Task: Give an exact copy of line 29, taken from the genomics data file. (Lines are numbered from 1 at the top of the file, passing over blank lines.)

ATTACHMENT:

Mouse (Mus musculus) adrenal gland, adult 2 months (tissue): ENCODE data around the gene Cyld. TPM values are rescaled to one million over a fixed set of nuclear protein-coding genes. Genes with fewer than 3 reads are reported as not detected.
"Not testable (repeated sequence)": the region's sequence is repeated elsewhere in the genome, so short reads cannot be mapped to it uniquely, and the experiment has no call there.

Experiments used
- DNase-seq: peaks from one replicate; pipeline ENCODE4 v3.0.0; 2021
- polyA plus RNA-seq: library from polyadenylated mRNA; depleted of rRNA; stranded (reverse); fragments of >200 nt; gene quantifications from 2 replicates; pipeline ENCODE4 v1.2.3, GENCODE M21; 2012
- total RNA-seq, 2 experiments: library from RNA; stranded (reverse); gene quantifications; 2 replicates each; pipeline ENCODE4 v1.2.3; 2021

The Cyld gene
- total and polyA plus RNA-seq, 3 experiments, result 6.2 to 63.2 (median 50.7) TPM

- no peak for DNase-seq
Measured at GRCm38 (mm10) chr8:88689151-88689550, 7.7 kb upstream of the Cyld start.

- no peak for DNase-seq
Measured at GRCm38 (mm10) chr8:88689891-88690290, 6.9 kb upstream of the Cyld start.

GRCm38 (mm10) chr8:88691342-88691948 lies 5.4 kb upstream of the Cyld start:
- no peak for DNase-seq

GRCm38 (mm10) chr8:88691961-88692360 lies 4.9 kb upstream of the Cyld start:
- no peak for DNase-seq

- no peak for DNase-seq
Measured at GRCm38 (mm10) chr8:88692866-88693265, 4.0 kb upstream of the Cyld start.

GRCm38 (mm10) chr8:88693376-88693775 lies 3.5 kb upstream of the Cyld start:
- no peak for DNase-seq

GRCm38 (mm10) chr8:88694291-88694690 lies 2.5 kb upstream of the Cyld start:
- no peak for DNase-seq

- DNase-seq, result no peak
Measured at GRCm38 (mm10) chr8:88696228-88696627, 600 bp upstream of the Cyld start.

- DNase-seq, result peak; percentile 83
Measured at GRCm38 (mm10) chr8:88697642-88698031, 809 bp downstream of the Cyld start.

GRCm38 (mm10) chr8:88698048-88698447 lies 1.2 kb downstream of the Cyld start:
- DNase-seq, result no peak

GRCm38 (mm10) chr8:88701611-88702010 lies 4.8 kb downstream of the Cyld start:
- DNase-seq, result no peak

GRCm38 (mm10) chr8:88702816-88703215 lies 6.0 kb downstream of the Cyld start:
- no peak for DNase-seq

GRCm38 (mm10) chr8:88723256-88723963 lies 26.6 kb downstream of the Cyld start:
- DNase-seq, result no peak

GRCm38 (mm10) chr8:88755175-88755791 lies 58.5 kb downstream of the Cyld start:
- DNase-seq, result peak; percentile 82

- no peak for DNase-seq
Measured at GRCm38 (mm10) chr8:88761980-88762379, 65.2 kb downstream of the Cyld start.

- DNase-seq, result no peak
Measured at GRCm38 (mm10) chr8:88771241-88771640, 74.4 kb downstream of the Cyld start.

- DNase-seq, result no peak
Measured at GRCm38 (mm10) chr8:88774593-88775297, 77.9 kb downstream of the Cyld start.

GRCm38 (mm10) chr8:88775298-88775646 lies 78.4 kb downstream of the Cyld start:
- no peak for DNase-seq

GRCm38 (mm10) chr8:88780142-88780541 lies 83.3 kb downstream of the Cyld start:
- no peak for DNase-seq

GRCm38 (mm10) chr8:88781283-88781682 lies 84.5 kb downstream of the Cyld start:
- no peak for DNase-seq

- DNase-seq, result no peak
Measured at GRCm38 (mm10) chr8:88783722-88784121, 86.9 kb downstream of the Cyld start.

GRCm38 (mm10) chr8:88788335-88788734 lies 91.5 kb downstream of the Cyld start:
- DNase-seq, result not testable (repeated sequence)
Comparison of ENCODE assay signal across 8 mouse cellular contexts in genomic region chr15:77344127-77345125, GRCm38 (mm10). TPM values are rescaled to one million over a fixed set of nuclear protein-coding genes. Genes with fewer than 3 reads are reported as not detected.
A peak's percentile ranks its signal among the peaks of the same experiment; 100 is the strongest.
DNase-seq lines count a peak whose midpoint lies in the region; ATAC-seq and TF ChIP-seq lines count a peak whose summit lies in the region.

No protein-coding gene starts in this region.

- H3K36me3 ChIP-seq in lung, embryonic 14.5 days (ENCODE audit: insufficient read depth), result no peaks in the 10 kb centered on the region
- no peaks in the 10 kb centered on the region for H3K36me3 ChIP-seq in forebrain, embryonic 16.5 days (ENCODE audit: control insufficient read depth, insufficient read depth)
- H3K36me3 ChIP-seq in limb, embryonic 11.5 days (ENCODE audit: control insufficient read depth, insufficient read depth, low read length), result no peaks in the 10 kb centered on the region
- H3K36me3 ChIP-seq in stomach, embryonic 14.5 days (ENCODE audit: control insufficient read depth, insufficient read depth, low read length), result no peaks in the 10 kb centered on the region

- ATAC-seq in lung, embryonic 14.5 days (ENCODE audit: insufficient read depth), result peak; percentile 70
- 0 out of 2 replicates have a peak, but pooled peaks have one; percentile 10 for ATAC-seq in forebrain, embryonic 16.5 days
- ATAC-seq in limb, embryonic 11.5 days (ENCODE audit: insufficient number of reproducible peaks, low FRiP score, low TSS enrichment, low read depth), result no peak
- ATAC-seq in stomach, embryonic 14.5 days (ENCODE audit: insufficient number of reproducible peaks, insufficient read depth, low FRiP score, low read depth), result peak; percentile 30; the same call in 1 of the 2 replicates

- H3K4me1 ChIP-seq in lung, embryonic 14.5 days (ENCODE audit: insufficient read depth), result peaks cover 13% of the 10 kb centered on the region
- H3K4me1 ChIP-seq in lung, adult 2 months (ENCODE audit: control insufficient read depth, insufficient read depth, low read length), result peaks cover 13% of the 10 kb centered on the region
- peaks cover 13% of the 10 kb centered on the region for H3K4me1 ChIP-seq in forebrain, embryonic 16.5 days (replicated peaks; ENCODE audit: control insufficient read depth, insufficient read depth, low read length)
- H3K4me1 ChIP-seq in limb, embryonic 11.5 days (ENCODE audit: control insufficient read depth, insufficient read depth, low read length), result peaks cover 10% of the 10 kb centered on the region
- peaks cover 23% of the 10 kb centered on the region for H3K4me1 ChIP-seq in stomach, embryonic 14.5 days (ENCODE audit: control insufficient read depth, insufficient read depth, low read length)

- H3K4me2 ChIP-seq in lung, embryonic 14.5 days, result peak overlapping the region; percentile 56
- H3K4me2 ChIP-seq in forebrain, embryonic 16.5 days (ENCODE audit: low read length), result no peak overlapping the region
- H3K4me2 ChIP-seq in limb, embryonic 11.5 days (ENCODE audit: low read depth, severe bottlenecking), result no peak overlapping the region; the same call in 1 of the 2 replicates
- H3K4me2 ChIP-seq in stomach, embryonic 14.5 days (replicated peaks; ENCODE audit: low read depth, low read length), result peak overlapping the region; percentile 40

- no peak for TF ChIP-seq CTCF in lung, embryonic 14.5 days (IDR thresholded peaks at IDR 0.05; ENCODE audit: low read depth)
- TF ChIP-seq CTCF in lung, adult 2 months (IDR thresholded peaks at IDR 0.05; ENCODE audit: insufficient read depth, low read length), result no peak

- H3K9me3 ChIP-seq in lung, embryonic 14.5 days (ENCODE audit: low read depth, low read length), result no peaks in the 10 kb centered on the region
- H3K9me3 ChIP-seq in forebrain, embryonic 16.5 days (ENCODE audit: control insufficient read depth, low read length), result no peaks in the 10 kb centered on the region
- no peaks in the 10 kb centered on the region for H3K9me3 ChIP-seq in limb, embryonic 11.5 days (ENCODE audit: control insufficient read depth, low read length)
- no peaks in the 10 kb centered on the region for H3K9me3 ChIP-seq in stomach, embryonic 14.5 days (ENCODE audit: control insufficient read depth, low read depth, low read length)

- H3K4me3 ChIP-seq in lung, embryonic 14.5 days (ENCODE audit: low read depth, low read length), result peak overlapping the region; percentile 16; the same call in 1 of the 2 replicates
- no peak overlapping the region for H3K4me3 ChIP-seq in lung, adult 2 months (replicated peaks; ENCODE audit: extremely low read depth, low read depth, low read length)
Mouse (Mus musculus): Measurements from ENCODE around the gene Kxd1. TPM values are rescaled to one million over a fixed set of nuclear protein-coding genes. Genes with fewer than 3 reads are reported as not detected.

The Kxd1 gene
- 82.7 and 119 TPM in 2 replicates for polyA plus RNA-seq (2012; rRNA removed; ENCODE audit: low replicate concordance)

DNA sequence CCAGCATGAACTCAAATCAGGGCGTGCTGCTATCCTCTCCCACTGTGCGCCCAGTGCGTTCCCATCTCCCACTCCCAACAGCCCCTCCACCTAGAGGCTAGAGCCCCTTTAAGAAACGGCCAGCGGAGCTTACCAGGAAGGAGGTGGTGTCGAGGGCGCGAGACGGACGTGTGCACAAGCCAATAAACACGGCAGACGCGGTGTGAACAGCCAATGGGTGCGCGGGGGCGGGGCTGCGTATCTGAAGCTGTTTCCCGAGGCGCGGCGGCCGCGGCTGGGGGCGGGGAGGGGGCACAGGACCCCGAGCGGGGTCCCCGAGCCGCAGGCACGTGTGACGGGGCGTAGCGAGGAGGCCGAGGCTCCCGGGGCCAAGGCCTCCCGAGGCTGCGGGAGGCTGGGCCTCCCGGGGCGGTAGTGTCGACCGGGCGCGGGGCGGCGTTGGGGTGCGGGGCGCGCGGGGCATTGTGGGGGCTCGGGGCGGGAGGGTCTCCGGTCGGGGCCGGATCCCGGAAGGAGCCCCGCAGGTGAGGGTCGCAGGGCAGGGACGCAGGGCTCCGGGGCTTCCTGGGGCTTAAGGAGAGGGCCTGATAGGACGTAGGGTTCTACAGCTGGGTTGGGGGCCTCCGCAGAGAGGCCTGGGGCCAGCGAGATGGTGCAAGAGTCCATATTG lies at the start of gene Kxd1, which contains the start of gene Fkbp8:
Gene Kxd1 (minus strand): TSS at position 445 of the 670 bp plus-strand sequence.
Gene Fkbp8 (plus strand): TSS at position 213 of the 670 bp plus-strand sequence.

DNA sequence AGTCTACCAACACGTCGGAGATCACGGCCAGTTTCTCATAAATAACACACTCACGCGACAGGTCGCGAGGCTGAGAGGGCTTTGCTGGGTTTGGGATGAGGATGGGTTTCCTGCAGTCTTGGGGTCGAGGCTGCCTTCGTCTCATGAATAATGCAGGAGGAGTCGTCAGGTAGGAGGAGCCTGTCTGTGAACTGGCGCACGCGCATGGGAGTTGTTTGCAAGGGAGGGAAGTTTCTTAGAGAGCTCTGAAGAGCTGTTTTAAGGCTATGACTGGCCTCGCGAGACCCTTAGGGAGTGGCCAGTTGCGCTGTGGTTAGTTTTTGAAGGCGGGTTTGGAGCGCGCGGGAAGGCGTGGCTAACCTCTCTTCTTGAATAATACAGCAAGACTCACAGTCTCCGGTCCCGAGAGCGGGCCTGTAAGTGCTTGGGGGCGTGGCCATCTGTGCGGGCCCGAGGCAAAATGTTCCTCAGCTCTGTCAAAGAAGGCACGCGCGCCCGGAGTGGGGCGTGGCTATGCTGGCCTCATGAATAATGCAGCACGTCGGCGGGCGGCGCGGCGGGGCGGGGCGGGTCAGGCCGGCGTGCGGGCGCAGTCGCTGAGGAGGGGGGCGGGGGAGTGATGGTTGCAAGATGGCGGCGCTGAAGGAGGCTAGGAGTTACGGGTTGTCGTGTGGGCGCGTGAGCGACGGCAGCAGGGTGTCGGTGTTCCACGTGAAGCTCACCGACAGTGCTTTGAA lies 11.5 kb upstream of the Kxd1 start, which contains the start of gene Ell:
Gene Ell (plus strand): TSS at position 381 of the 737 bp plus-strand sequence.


GRCm38 (mm10) chr8:88701611-88702010 lies 4.8 kb downstream of the Cyld start: